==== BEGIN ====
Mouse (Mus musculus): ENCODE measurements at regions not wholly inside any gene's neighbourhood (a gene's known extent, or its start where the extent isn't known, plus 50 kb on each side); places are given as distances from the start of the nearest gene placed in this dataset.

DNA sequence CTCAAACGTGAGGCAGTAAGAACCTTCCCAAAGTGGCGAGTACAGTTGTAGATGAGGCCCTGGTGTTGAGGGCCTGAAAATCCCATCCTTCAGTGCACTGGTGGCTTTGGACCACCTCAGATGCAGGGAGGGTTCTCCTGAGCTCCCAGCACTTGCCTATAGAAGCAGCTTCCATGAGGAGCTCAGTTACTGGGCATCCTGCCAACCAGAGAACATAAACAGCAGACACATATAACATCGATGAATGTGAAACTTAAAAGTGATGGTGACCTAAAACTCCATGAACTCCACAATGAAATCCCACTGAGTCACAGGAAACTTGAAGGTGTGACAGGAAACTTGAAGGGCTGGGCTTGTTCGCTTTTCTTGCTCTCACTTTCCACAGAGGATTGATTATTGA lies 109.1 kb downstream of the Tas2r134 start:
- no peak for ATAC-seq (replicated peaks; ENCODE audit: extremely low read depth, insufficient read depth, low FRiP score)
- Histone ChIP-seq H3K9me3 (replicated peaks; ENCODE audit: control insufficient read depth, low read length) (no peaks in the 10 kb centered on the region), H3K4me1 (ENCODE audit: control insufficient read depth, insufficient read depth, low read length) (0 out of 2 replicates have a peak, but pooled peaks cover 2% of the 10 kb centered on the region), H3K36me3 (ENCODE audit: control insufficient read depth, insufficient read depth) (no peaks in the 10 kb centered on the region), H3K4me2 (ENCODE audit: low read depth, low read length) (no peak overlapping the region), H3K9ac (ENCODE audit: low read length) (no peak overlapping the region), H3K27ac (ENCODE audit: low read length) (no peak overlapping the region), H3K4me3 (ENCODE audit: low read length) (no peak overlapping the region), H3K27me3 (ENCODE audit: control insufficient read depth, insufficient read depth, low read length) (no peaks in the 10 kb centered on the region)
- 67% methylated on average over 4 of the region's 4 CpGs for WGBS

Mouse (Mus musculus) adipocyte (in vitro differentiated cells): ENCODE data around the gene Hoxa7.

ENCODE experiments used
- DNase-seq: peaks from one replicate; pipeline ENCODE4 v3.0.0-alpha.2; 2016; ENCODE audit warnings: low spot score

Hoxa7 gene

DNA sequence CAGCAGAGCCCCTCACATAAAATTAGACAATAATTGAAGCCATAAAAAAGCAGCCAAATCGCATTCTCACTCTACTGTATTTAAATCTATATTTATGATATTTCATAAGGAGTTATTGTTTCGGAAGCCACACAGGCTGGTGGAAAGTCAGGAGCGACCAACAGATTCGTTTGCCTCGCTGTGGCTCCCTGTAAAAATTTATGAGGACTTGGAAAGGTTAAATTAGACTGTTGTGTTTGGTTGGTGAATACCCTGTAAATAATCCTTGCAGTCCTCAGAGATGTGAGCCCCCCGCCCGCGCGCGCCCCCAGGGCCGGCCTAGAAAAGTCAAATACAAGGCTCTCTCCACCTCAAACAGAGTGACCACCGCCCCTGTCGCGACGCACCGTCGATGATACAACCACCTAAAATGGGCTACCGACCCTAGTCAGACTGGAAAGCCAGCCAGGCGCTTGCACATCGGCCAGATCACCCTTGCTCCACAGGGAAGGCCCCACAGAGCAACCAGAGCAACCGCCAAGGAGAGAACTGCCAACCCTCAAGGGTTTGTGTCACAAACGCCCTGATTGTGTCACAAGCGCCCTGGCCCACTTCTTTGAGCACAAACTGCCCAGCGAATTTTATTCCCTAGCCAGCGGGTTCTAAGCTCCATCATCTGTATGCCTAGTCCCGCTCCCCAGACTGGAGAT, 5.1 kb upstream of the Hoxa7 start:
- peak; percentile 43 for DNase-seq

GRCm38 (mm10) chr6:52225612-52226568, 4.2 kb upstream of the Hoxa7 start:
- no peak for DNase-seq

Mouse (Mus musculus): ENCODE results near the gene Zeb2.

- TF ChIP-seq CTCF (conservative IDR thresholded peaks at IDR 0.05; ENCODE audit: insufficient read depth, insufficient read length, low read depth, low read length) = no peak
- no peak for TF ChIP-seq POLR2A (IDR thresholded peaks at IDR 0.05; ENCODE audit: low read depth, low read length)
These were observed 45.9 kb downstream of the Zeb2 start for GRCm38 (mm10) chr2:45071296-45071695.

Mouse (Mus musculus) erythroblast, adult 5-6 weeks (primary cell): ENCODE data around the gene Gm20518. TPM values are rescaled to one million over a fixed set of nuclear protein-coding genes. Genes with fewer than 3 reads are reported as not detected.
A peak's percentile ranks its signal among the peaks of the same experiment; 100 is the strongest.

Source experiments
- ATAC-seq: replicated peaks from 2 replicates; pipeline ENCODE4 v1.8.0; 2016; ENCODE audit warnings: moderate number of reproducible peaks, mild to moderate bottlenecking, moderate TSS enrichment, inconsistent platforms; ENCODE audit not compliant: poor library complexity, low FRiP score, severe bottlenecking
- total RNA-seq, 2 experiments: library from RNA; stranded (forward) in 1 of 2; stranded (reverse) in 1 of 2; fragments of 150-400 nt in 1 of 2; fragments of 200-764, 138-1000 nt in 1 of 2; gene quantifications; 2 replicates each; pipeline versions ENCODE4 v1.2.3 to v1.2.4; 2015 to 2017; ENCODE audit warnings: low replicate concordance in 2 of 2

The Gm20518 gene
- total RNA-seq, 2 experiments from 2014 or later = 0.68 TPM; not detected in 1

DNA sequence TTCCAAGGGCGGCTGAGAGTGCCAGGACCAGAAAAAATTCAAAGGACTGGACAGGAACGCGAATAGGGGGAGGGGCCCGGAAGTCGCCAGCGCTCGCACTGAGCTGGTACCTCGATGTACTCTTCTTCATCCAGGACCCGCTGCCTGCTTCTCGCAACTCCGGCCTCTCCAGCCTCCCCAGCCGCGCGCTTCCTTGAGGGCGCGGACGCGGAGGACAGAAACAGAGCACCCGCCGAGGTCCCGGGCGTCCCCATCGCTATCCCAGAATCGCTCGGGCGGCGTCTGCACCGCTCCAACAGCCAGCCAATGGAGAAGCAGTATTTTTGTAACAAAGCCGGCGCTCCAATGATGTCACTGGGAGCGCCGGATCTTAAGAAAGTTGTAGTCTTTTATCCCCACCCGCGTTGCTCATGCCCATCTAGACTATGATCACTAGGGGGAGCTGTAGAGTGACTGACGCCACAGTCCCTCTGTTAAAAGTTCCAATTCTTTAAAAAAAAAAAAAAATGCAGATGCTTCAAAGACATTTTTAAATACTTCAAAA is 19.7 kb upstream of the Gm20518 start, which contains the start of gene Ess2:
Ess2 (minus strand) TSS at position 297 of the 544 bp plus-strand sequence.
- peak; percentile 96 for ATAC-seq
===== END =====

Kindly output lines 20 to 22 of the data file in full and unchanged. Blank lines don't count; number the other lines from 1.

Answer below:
Source experiments
- ATAC-seq: replicated peaks from 2 replicates; pipeline ENCODE4 v1.8.0; 2016; ENCODE audit warnings: moderate number of reproducible peaks, mild to moderate bottlenecking, moderate TSS enrichment, inconsistent platforms; ENCODE audit not compliant: poor library complexity, low FRiP score, severe bottlenecking
- total RNA-seq, 2 experiments: library from RNA; stranded (forward) in 1 of 2; stranded (reverse) in 1 of 2; fragments of 150-400 nt in 1 of 2; fragments of 200-764, 138-1000 nt in 1 of 2; gene quantifications; 2 replicates each; pipeline versions ENCODE4 v1.2.3 to v1.2.4; 2015 to 2017; ENCODE audit warnings: low replicate concordance in 2 of 2